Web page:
The Vicissitudes of Renting Out Your Real Estate: Why You Need Landlord Insurance
My husband and I were fortunate enough–or unfortunate enough–to become landlords while still in our 20′s. We got pregnant a bit earlier than we’d really planned to : ) At the time we lived in a ‘culturally interesting’ but highly ‘volatile’ neighborhood, and with a baby on the way we decided to move. This was after the real estate crisis and we decided that instead of selling our house, we’d rent it. That was the beginning of many adventures. We’ve added a few other homes to our ‘mini-empire’ and each one of them has a rich history of funny, sometimes horrifying, blood chilling stories!
One thing we’ve definitely learned–aside from drywalling, caulking and more than we ever thought we’d need to know about HVAC systems–is that if you’re going to rent your home, you need Landlord’s Insurance.
You may have acquired a new home but have decided to keep your former residence, or maybe you wanted to really sell it but with the real estate market not really a seller’s market right now, you’re stuck with your old home. Whatever the reasons are for keeping your old residence, you can earn money off it by renting it out.
Renting out your home is a sure way of getting profits from a property that you have. But if you do decide to put up your home for rent, you should look into getting a landlord insurance.
If you think that a homeowners insurance is enough to cover you when you rent out of home then you’re sadly mistaken. It offers a different set of features to cover you from landlord insurance. For example, a homeowners insurance will give you coverage for fires, break-ins and medical and legal fees in the event someone gets injured while in your property. It may sound comprehensive but homeowners insurance does not usually offer this protection if the house has been rented to tenants. Homeowners insurance has specific statutes for coverage. If these are not met the insurance will no longer cover your home, and one of these statutes is usually that the owner cannot rent out his home.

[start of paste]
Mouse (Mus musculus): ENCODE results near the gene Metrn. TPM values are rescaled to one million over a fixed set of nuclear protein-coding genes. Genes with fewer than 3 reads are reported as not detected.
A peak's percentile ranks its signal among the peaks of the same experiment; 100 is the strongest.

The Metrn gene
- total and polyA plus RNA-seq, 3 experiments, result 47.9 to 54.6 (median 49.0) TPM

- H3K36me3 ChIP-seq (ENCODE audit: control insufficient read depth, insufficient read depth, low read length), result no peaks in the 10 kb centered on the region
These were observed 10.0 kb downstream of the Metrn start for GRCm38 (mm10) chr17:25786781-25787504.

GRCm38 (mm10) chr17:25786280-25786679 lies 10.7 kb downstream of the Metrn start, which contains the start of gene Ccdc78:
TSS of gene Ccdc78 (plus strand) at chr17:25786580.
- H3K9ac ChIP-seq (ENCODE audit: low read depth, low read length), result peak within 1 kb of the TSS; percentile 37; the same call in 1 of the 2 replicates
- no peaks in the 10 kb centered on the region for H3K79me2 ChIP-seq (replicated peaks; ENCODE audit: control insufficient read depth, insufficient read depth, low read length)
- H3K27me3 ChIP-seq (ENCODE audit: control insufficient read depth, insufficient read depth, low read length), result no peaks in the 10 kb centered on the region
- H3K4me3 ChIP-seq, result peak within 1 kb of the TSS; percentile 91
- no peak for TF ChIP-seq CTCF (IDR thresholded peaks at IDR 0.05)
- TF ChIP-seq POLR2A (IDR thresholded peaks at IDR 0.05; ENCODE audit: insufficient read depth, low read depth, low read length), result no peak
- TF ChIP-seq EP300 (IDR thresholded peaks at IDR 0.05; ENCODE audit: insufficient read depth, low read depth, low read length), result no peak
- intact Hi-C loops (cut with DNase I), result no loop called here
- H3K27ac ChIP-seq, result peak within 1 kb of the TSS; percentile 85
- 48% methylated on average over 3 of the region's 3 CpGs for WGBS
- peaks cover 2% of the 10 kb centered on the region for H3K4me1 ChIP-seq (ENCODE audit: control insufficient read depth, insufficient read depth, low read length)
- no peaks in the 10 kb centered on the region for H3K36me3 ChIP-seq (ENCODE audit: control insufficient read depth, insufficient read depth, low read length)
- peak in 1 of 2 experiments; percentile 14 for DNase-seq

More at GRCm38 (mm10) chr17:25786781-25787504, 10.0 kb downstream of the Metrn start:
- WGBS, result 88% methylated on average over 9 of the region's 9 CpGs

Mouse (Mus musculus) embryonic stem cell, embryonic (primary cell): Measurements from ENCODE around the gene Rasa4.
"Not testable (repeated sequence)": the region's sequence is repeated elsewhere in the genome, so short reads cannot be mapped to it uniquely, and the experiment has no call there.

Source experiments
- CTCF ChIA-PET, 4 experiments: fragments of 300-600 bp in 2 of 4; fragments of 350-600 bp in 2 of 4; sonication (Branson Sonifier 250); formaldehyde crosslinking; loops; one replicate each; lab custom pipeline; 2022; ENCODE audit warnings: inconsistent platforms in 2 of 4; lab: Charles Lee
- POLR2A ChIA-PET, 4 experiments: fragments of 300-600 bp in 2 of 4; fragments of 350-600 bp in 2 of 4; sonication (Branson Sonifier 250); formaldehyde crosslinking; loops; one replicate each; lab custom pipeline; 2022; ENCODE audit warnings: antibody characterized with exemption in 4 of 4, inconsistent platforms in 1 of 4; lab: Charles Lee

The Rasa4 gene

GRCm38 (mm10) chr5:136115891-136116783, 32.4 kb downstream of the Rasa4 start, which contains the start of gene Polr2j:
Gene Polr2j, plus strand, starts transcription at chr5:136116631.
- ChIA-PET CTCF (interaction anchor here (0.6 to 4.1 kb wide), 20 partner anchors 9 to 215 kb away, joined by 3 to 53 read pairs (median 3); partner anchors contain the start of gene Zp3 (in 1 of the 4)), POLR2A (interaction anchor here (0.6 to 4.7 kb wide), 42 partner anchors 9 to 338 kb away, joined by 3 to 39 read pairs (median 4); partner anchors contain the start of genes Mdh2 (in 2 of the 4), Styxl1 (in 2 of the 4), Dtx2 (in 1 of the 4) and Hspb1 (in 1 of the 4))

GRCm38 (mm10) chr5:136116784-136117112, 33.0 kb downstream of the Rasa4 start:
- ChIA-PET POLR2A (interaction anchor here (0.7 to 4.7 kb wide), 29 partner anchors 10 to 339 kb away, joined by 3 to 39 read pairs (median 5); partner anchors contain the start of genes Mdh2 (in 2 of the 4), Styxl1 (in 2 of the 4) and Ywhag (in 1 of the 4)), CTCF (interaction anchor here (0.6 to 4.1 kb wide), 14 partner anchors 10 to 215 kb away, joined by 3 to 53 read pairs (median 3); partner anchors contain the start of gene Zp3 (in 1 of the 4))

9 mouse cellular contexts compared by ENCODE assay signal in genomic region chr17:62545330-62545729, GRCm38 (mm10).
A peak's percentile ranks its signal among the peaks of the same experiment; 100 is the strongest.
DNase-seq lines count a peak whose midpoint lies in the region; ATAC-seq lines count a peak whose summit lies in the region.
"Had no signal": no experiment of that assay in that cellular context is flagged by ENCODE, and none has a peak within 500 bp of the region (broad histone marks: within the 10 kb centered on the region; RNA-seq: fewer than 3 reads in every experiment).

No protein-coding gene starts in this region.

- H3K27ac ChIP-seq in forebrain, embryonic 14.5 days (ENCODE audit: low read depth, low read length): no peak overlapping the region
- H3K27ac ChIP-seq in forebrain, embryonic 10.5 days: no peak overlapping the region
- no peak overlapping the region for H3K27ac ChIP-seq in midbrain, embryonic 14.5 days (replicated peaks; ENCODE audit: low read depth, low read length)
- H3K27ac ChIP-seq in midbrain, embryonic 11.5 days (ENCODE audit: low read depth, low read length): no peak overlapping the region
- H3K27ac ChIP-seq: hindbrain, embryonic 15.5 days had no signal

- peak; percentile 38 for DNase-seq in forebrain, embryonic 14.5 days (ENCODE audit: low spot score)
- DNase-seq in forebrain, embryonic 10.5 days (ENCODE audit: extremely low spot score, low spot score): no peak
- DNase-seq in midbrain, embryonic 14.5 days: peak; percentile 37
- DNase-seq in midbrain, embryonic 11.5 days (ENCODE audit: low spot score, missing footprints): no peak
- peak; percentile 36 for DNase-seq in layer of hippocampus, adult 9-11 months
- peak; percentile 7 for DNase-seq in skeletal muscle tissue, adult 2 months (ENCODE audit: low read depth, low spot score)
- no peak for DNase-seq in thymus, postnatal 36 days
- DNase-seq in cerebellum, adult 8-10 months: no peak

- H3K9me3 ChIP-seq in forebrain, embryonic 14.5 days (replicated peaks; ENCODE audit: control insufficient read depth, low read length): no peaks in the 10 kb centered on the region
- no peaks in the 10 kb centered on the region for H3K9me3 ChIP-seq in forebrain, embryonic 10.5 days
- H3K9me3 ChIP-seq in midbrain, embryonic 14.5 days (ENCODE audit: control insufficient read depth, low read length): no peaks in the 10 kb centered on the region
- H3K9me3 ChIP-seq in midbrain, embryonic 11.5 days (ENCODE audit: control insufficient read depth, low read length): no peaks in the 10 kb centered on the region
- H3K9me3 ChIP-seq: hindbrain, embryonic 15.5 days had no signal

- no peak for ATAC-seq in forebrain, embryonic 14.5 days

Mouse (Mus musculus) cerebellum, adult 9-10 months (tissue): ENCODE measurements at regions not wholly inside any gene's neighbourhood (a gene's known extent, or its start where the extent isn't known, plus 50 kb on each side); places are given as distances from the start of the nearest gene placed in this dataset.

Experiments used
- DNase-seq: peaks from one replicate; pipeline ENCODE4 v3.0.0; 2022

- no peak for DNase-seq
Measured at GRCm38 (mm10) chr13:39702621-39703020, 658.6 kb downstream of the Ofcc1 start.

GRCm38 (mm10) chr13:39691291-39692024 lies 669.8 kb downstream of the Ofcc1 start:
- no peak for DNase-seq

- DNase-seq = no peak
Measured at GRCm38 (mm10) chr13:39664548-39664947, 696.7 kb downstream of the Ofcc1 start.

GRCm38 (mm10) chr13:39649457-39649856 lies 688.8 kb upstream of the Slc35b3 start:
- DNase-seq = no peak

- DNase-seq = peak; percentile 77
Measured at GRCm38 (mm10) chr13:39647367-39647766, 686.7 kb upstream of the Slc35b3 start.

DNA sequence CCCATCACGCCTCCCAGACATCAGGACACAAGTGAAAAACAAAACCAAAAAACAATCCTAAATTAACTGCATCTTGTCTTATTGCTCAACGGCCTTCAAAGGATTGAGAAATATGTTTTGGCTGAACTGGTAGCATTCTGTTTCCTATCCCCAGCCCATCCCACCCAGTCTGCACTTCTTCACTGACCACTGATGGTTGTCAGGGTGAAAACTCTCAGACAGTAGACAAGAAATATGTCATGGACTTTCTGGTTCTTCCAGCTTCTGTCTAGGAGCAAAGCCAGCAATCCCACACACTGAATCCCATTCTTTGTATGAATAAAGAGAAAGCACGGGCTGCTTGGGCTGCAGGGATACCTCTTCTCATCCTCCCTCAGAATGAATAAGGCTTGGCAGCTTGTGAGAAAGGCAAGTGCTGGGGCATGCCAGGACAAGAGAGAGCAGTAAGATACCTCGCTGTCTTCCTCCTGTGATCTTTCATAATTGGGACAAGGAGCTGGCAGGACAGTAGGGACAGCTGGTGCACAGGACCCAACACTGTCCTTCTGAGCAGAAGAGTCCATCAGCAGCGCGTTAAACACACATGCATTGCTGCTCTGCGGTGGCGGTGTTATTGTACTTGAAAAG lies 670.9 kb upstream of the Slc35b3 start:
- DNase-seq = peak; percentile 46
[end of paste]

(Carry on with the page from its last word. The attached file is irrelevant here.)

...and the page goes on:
Landlord insurance provides coverage for your home when you have it rented out. It covers not just the main house but also other structures that are in the property and any possessions of the owner that is still inside the property. The insurance protects you from any damage that tenants may inflict on the property and any accidents or injuries that will happen to tenants or visitors while in your rented home. You can also get additional coverage for certain landlord-specific problems (these are usually add-on covers that you can add for an additional amount on top of your insurance payments). Among the additional coverage include coverage for any lost income in case a tenant fails to pay his rent or when the property gets damaged or become uninhabitable (for example, in case of fire damage), coverage for any legal fees in case a dispute with a tenant leads to a court case, and coverage for expenses that will be incurred if the tenants need to be evacuated out of your home because of damage to the property.
To get the best possible landlord insurance policy you’ll have to do your homework and look at the different policies offered by insurance companies. Get the one that offers more features and possibly with a lower insurance premium.